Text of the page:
Atmospheric Sciences Editors' Highlights

What Makes a Terrestrial Gamma-Ray Flash in Thunderclouds?

Two lightning flashes were observed in the same location: One produced a bright gamma-ray flash with about 1000 counts per millisecond, but the other did not.

Source: Journal of Geophysical Research: Atmospheres


Bright flashes of high-energy radiation (gamma rays) have been seen along with some lightning, usually beamed upwards into space. These “terrestrial gamma-ray flashes” (TGFs) are so bright that someone caught in the middle of one could get a hazardous radiation dose, but that region is generally in the middle of a thundercloud where airplanes seldom go. Smith et al. [2018] report two very similar – but unusual – lightning flashes that went upward into the clouds from the top of a tower in Japan in the winter. One produced an enormously bright downward TGF that paralyzed detectors on the ground while the other produced none at all. The authors present evidence that the TGF occurred in the first case because the electric field was higher than it was during the lightning that didn’t produce radiation.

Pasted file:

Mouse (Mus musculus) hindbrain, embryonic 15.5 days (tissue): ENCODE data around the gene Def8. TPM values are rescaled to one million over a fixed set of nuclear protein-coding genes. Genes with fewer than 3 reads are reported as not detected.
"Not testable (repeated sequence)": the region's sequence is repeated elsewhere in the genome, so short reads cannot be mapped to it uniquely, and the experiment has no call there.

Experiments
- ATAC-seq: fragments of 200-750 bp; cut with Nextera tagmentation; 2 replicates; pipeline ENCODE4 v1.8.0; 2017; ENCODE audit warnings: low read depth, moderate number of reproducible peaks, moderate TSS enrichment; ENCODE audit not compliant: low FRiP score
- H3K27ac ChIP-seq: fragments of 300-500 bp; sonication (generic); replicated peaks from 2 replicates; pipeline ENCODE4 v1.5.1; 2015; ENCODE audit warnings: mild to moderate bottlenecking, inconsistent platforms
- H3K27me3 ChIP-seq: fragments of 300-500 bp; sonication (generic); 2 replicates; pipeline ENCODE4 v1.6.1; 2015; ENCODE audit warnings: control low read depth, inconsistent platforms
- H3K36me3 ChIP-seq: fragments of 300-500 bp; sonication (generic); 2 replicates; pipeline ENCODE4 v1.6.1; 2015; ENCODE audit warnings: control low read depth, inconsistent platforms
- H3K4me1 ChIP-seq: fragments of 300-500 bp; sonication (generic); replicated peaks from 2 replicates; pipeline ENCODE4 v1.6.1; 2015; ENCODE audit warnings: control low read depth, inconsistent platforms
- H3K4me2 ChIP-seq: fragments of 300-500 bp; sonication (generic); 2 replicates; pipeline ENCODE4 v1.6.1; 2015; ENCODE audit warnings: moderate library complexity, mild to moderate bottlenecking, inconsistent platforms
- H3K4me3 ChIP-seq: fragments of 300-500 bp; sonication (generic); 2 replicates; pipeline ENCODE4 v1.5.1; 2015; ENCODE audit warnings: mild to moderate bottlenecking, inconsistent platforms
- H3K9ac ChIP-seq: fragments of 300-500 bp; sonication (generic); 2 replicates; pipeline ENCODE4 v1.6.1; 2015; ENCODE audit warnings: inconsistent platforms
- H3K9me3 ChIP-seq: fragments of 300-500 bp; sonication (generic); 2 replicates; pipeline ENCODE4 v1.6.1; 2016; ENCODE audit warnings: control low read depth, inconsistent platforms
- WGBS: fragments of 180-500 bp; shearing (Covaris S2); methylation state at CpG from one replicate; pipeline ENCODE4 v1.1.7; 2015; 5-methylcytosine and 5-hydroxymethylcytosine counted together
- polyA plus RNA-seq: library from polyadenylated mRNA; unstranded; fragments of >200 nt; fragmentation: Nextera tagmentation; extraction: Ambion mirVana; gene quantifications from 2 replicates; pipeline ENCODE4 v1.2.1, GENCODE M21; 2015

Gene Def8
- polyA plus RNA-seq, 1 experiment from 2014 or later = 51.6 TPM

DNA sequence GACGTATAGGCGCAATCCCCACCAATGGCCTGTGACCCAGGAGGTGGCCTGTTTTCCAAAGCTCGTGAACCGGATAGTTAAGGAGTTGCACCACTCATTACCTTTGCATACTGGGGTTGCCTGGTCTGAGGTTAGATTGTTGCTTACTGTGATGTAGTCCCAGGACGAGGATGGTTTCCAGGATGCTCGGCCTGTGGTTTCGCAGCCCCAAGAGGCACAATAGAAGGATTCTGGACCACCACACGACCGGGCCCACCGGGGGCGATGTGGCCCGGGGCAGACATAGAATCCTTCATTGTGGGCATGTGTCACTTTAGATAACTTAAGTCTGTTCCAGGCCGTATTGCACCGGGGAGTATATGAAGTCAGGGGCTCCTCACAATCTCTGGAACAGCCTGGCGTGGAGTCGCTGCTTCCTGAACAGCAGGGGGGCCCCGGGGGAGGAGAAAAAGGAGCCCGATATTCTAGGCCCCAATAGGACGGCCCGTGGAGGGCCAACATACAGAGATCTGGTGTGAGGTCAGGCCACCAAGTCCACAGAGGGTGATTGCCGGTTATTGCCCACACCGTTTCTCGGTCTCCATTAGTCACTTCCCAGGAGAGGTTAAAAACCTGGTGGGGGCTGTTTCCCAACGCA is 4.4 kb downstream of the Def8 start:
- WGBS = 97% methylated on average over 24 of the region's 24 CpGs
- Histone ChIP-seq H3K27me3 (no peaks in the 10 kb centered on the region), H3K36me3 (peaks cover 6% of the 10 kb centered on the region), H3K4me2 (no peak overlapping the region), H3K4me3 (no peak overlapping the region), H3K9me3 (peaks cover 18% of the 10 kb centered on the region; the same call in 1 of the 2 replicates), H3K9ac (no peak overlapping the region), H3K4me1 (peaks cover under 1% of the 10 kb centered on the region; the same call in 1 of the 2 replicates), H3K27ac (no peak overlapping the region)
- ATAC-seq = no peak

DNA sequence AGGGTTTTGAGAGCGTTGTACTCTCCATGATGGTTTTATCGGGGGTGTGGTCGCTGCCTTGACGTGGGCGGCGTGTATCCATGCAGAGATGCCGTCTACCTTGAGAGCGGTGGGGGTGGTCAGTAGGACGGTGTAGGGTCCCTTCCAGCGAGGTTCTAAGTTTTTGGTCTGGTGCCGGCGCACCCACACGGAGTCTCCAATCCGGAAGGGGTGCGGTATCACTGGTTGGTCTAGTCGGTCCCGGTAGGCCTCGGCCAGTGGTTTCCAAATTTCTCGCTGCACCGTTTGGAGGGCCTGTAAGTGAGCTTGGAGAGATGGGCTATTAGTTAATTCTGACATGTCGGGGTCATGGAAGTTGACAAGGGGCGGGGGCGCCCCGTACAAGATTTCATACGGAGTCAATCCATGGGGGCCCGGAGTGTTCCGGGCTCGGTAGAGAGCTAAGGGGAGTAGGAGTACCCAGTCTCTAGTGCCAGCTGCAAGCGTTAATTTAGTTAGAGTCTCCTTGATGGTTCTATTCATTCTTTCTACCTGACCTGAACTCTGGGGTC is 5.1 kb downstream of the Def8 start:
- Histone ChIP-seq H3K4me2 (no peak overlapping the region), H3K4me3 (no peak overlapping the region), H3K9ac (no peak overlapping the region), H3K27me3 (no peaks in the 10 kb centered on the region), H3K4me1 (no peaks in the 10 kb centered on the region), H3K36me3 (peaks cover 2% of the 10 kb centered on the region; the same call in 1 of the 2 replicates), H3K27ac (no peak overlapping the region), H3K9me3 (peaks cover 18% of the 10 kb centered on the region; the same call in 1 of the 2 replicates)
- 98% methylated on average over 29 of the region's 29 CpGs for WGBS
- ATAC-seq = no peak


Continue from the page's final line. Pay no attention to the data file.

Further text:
Citation: Smith, D. M., Bowers, G., Kamogawa, M., Wang, D., Ushio, T., Ortberg, J., et al. [2018]. Characterizing upward lightning with and without a terrestrial gamma ray flash. Journal of Geophysical Research: Atmospheres, 123.

—Minghua Zhang, Editor-in-Chief, JGR: Atmospheres

Text © 2018. The authors. CC BY-NC-ND 3.0
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